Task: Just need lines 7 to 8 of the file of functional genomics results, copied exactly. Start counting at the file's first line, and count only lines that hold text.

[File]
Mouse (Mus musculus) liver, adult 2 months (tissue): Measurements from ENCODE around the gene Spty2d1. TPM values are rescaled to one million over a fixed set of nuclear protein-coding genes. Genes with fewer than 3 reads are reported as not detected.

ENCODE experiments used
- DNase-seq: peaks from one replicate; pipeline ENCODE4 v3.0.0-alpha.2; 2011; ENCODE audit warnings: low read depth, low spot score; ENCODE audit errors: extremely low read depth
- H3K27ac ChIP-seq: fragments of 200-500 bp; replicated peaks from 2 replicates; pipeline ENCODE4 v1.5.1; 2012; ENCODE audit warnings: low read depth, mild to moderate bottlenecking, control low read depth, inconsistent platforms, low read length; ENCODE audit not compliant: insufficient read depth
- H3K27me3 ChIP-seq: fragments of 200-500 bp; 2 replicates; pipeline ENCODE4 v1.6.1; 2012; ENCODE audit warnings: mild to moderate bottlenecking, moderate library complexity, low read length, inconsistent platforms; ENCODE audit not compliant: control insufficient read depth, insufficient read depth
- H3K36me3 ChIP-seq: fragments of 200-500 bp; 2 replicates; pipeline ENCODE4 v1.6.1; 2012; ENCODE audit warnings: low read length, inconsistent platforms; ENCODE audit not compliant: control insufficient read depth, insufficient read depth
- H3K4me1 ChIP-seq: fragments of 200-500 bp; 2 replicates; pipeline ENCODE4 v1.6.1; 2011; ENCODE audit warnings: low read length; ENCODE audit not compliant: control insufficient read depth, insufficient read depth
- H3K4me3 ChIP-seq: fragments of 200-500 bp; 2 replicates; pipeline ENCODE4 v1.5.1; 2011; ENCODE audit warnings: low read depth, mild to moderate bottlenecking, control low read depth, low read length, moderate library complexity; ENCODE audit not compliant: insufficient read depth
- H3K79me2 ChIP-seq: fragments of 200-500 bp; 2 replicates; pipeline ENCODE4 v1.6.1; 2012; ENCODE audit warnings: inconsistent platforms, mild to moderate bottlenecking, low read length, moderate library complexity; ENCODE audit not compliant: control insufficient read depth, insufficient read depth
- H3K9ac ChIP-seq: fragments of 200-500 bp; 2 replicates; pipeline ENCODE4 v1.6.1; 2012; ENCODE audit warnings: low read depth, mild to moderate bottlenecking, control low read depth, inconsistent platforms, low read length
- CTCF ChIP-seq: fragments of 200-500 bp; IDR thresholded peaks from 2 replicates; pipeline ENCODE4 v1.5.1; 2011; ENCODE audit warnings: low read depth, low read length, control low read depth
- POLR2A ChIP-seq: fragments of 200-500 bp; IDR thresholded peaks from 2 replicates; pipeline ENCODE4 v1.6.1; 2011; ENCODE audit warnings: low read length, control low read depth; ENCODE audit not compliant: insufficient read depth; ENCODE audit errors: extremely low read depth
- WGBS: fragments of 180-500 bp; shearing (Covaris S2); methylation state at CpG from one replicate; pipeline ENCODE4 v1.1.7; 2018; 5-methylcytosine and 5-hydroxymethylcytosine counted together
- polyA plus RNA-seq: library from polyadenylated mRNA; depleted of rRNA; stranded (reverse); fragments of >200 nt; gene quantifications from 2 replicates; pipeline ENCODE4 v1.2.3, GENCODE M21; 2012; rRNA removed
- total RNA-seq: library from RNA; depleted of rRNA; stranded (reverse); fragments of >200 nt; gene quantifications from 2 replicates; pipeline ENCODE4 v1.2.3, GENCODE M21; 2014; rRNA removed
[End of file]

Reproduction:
- H3K4me1 ChIP-seq: fragments of 200-500 bp; 2 replicates; pipeline ENCODE4 v1.6.1; 2011; ENCODE audit warnings: low read length; ENCODE audit not compliant: control insufficient read depth, insufficient read depth
- H3K4me3 ChIP-seq: fragments of 200-500 bp; 2 replicates; pipeline ENCODE4 v1.5.1; 2011; ENCODE audit warnings: low read depth, mild to moderate bottlenecking, control low read depth, low read length, moderate library complexity; ENCODE audit not compliant: insufficient read depth